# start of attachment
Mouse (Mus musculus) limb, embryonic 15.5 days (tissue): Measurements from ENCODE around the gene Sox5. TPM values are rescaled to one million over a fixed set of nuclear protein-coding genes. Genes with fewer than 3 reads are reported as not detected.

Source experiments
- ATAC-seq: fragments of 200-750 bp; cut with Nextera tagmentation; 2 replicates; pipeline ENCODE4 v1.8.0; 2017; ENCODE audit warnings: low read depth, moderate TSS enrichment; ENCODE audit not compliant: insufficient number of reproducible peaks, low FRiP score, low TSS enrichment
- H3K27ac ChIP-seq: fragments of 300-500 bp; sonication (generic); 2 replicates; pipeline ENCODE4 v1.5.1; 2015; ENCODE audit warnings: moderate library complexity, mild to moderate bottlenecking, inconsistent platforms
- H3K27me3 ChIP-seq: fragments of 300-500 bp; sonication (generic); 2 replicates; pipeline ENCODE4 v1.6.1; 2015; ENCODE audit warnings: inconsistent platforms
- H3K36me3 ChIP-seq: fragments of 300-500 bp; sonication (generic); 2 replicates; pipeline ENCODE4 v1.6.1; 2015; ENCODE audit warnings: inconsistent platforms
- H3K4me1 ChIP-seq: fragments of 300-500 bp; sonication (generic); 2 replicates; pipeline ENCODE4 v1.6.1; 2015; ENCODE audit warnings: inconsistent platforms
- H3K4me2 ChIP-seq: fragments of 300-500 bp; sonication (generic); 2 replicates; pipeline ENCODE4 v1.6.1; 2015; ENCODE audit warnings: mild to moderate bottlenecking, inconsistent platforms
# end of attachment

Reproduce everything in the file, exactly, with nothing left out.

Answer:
Mouse (Mus musculus) limb, embryonic 15.5 days (tissue): Measurements from ENCODE around the gene Sox5. TPM values are rescaled to one million over a fixed set of nuclear protein-coding genes. Genes with fewer than 3 reads are reported as not detected.

Source experiments
- ATAC-seq: fragments of 200-750 bp; cut with Nextera tagmentation; 2 replicates; pipeline ENCODE4 v1.8.0; 2017; ENCODE audit warnings: low read depth, moderate TSS enrichment; ENCODE audit not compliant: insufficient number of reproducible peaks, low FRiP score, low TSS enrichment
- H3K27ac ChIP-seq: fragments of 300-500 bp; sonication (generic); 2 replicates; pipeline ENCODE4 v1.5.1; 2015; ENCODE audit warnings: moderate library complexity, mild to moderate bottlenecking, inconsistent platforms
- H3K27me3 ChIP-seq: fragments of 300-500 bp; sonication (generic); 2 replicates; pipeline ENCODE4 v1.6.1; 2015; ENCODE audit warnings: inconsistent platforms
- H3K36me3 ChIP-seq: fragments of 300-500 bp; sonication (generic); 2 replicates; pipeline ENCODE4 v1.6.1; 2015; ENCODE audit warnings: inconsistent platforms
- H3K4me1 ChIP-seq: fragments of 300-500 bp; sonication (generic); 2 replicates; pipeline ENCODE4 v1.6.1; 2015; ENCODE audit warnings: inconsistent platforms
- H3K4me2 ChIP-seq: fragments of 300-500 bp; sonication (generic); 2 replicates; pipeline ENCODE4 v1.6.1; 2015; ENCODE audit warnings: mild to moderate bottlenecking, inconsistent platforms